Scientist #1: [shakes head]
    Investigator #1: How about you? [points at soldier smoking a cigarette]
    Soldier #8: No.
    Investigator #1: What about that group over there [points to Latvians in the distance]
    Latvians: "mes nav atrasts sudi [google.com]"

    (surprisingly, Google has a Latvian-to-English translator.)
    • Man, you've got the grammar all wrong, my Latvian teacher would kill you if she saw this. It should be: "Ne sda ms neesam atradui"
      • Re: (Score:2, Informative)

        Google translator can't do most of grammar. As example, if you try to translate something on English to my language (Brazilian Portuguese), the grammar on process is killed without mercy. The same occurs on Brazilian to English
      • Google translates that as: Not SDA ms not found. Are you sure your Latvian teacher wasn't the equivalent of Peggy Hill?
        • by sopssa (1498795) *

          You start arguing about grammar and validity of translation based on Google Translate? Haven't seen this one before.

    • by AP31R0N (723649)

      Was one of the soldiers using a giant pick to comb the steppes?

      • I believe so. He may also have been substantially non-caucasian. (Thanks much for not criticizing my google-translator grammar.)
  • It left a crater 9m across and 3m deep according to the AP; 15m x 5m according to AFP; or 20m x 10m according to CNN.

    And it was 20 miles across and 10 miles deep according to Fox News. Billions were killed and the earth was thrown out of its orbit. News at 11.

  • Would love to see the Latvian version of a cynical dock worker with an equally cynical teenage son and a screaming little brat by his side driving to Riga.
    In Latvia, the tripods get you!

  • Bad astronomy (Score:5, Informative)

    by Kell Bengal (711123) on Monday October 26, 2009 @09:56AM (#29872579)
    As Phil Platt pointed out in his book, meteors (unless they're really huge) are typically cold to the touch by the time they hit the ground. Even if it had enough kinetic energy to make a huge crater, the meteor would have pulverised itself and its fragments quickly cooled. Check out his whole site at http://www.badastronomy.com/bad/index.html [badastronomy.com]

    I'm calling hoax on this one.
    • by furby076 (1461805)
      Wait, meteors that hit the ground are cold to the touch? That doesn't make sense - they enter the atmosphere, and as we know objects entering the atmosphere travel so fast that they get hot...real hot...so hot that our space ships need to have heat shields to keep the folks inside from getting burnt to a crisp...which makes it not cold to the touch. So when the rock hits the ground why would it become cold all of a sudden? Maybe if it sat around in cold climate for a while but after touch-down it should be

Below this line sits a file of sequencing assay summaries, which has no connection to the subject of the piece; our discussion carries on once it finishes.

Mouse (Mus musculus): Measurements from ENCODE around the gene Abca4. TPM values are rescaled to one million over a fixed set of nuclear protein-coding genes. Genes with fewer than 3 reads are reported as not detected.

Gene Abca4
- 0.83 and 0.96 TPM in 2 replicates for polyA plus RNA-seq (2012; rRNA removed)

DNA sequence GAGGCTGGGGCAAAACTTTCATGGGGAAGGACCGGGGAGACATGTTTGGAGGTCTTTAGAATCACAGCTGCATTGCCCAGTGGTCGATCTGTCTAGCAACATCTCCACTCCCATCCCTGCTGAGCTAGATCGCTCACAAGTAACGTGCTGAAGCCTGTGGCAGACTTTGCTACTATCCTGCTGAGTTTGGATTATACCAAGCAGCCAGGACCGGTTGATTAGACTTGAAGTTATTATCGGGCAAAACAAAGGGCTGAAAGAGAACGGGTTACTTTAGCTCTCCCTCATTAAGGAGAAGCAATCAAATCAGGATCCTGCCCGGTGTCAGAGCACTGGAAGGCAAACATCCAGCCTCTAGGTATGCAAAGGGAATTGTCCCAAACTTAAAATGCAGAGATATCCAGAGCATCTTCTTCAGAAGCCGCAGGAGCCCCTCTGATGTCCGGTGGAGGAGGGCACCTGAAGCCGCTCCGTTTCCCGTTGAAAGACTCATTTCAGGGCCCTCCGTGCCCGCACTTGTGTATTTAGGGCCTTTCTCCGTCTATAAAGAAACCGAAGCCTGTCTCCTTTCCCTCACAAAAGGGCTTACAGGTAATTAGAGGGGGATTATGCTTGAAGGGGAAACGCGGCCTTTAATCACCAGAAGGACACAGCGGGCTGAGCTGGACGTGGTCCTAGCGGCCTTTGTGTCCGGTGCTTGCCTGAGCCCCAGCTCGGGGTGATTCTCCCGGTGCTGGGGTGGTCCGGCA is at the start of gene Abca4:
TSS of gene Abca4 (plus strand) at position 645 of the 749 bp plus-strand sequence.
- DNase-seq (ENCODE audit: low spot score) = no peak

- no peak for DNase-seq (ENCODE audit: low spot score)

• Re:Bad astronomy (Score:4, Informative)

        by careysub (976506) on Monday October 26, 2009 @12:54PM (#29874781)

        Wait, meteors that hit the ground are cold to the touch? That doesn't make sense - they enter the atmosphere, and as we know objects entering the atmosphere travel so fast that they get hot...real hot...so hot that our space ships need to have heat shields to keep the folks inside from getting burnt to a crisp...which makes it not cold to the touch. So when the rock hits the ground why would it become cold all of a sudden? Maybe if it sat around in cold climate for a while but after touch-down it should be very hot.

        There is a difference between a space vehicle, which is as light as possible and hollow, and a meteor which is solid rock (or, much more rarely, metal). The heat shield is thin and light (comparatively speaking) but keeps everything inside quite cool despite a very lengthy heating period (due to the shallow re-entry angle of manned vehicles, and most unmanned ones, which cannot stand severe deceleration forces).

        A meteor (one meter across or less) typically enters at a steep angle, decelerates rapidly (in several seconds) at a few hundred Gs, and becomes a rock falling under the influence of gravity through the lower atmosphere same as any other rock of similar size dropped from a high-altitude airplane.